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Pediatr Clin North Am. 1998 Feb;45(1):123-44.

The child who has severe neurologic impairment.

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  • 1University of Rochester Medical Center, New York.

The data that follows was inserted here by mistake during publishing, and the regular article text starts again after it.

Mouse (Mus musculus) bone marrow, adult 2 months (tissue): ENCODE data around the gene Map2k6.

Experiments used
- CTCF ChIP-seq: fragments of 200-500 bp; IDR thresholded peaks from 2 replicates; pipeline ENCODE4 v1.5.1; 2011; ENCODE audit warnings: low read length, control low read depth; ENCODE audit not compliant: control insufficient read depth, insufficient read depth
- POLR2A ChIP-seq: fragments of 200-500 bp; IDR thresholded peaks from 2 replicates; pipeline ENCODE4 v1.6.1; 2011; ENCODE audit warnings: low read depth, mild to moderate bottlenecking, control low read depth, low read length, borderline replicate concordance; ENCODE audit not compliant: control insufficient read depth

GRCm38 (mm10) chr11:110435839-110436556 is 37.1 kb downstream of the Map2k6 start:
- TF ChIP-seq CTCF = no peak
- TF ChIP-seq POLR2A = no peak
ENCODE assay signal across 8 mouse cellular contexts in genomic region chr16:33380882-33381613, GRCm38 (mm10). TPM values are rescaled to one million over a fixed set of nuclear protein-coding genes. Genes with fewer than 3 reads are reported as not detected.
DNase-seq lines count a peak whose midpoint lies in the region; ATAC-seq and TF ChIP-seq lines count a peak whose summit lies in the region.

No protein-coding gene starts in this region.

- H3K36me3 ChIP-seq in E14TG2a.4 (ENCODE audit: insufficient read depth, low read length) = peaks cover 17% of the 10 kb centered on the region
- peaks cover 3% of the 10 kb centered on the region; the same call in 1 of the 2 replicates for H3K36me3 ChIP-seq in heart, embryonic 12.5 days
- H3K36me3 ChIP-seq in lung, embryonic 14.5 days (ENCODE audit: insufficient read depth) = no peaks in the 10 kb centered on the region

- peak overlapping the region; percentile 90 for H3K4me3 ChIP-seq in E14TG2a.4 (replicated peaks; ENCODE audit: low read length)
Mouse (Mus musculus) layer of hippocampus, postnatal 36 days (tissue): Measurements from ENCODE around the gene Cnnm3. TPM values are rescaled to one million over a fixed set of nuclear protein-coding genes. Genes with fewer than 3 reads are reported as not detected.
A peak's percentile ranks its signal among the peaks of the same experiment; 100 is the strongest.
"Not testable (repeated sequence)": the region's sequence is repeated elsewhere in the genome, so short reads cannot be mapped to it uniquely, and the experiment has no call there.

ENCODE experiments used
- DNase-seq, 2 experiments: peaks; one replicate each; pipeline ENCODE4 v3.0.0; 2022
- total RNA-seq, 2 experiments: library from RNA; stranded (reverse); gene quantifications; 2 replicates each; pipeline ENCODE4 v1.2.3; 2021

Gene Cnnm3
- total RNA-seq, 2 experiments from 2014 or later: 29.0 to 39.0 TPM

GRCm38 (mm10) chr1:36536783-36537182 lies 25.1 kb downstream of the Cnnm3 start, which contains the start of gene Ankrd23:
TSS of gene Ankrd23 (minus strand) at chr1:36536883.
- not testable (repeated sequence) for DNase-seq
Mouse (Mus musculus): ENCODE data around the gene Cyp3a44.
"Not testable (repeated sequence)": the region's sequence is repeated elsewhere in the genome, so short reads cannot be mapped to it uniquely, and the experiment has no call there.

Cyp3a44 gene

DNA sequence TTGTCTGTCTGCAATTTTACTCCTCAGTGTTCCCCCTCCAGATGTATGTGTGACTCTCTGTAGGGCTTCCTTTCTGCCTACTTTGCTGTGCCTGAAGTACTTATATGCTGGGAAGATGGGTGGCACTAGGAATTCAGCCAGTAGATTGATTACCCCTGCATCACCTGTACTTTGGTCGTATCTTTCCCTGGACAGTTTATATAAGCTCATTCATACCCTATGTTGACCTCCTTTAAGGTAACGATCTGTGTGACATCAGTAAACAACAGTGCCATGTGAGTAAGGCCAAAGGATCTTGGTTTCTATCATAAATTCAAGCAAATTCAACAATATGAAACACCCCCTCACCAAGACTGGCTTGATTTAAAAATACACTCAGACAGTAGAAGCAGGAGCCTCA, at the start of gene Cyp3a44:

The formulation of a diagnosis in a child who has neurologic impairment should not (except in extreme circumstances) be made on the basis of a single finding. For example, the presence of delayed milestones, primitive or exaggerated reflexes, abnormal muscle tone, abnormal posture, abnormal neurologic examination, and temporal course should all be used to make the diagnosis of cerebral palsy. Furthermore, because each condition has a spectrum of disabilities from mild to severe involvement, determination of the child's abilities and impairments should be part of the diagnostic process. Because the child lives in a number of different environments, assessment of the child's functional abilities and evaluation of the environments should be made. Finally, evaluations by specialists in physical therapy, occupational therapy, speech therapy, psychology, special education, and nutrition may be necessary to complete the child's diagnosis. The ability to examine the child over a period of time (i.e., continuity of care) allows the practitioner to provide a more accurate prognosis for future development. It also enables easier diagnosis of the child when he or she is acutely ill. This also allows a more trusting relationship to develop with the parent and enhances the ability to influence the psychosocial conditions that affect outcomes. Finally, all these children should have care coordination (case management) (i.e., someone who can ensure that they receive the care they need, without duplication) across all settings, including home, school, hospitals, and ambulatory facilities.

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